Since he has been here 94 days, 94 days sober, he has completely changed. But he had to hit rock bottom, which in our eyes, our son had hit rock bottom and under the rock many times.
    But he hadn’t.
    My son has done many wrong things, he has stolen, been in jail, lost his business, lost his children.
    I knew when he truly started healing, that guilt would start. It has, it is hard to watch someone heal. But we know it is part of the process.
    My son is praying to God, for God’s guidance.

    • Teresa, thanks for sharing insights from your journey. Funny how outcomes would be, for us, the worst of situations and call for change, doesn’t always trigger for our children in the same way. This is one of the reasons I have stopped using the term “finding their bottom.” Rather than find their bottom, most people in long term recovery have a moment of clarity where they say “I am not living like this anymore.” Rarely is it one event or one episode or one outcome, instead it is a series of reflections and assessment where they say where I am is not where I want to be. And, it is so random and different for everyone, rarely is a bottom but a defining moment of clarity. Happy to hear your son is working on his recovery and he is actively engaging God in his process.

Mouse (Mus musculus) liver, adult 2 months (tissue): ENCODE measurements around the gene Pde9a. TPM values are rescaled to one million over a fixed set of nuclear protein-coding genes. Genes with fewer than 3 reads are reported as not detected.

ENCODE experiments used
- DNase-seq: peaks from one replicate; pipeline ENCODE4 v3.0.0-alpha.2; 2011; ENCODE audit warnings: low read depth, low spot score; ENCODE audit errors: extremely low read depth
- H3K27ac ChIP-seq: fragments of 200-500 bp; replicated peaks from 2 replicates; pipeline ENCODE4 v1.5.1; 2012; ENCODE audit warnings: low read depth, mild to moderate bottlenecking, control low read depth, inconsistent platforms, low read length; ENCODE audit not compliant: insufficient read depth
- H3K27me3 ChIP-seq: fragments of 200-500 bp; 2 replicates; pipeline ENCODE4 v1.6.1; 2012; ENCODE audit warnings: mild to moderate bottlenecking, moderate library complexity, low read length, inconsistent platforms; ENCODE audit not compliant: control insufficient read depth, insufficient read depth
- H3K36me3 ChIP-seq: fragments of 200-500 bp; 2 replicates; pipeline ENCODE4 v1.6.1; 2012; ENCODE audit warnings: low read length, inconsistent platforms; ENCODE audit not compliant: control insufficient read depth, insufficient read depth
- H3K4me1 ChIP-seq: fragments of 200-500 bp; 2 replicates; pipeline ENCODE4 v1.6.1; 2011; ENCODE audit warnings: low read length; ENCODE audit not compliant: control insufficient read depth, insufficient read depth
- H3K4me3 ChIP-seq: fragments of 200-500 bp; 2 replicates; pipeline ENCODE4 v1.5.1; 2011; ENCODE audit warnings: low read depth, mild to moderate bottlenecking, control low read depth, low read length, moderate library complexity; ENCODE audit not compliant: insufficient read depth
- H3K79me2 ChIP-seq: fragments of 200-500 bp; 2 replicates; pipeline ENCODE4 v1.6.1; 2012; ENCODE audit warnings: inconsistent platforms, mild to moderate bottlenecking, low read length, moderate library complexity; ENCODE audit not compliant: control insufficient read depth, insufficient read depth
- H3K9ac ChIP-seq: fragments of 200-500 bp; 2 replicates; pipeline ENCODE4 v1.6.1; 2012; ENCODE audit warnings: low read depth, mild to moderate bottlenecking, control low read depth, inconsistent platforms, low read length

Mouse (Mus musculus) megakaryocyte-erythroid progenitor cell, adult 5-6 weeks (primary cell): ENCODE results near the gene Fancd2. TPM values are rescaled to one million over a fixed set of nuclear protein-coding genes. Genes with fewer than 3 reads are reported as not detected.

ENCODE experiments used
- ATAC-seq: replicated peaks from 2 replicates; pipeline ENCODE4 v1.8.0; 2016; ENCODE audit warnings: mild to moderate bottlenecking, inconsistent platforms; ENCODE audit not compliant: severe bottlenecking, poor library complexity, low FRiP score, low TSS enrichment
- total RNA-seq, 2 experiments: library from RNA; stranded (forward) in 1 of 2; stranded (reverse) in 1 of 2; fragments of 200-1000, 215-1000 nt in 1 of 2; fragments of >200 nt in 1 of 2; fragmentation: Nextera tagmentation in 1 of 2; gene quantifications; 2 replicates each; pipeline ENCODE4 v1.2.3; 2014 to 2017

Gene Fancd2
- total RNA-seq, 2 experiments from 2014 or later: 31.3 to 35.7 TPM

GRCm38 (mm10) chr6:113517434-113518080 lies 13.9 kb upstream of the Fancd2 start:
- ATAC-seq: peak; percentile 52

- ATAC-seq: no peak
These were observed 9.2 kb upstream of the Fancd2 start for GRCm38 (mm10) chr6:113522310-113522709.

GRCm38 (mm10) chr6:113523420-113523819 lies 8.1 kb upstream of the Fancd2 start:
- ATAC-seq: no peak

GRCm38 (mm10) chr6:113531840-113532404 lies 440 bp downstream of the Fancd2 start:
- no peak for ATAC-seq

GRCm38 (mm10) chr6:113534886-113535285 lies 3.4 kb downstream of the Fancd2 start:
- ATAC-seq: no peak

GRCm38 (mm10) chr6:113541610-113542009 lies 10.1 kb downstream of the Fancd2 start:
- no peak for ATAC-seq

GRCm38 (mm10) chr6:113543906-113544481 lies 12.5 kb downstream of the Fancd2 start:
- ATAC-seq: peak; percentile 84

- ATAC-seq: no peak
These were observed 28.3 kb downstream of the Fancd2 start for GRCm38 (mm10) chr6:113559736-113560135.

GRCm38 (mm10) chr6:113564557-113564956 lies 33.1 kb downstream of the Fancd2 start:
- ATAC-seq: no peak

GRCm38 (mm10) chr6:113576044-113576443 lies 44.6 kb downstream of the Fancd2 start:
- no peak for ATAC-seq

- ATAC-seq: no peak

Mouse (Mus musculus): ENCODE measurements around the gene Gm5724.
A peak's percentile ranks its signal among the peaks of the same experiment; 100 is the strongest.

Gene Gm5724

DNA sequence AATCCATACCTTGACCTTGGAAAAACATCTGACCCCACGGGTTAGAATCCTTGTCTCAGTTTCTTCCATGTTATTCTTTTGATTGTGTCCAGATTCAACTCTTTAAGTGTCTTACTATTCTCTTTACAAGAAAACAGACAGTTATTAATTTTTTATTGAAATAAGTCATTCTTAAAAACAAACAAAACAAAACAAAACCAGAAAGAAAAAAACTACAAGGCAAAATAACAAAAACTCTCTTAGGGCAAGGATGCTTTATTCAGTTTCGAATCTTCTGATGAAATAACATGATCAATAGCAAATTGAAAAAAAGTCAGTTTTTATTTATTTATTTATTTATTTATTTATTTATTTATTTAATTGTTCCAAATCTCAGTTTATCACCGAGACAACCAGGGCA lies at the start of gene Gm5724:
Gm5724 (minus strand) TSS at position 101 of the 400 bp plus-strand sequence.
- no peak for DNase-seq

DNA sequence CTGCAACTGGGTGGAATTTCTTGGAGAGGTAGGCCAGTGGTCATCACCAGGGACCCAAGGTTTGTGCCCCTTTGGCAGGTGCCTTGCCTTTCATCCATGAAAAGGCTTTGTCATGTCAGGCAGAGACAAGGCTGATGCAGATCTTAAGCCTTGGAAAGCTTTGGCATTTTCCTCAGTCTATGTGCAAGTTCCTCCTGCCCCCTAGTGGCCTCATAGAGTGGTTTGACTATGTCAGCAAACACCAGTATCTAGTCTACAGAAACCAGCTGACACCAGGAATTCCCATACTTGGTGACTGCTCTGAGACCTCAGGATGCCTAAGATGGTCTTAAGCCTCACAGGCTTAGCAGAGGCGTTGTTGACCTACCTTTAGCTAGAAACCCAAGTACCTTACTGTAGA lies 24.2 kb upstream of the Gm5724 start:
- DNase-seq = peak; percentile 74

• Dave,
        I was seating here thinking, how addiction affects each family and addict. It is not black and white.
        We really do not have answers, because everyone reacts different to stress. It is a day to day journey, it is one decision at a time. We don’t know what we will do in the next crisis with an addict. We know what we did last time.
        For me, God released me, from my son.
        I finally got angry and said this is enough.
        But everyone has to get their on their own.
        And another thing I never did, was think I had caused this by something I did or did not do while I was raising my son.
        People use oh I had a bad childhood, to make excuses for their bad choices.
        My childhood wasnt the best, but I have tried to make Godly choices!
        Our thoughts determine our actions and our actions determine our destiny!
        Thanks

Leave a Reply

Your email address will not be published. Required fields are marked *

CommentLuv badge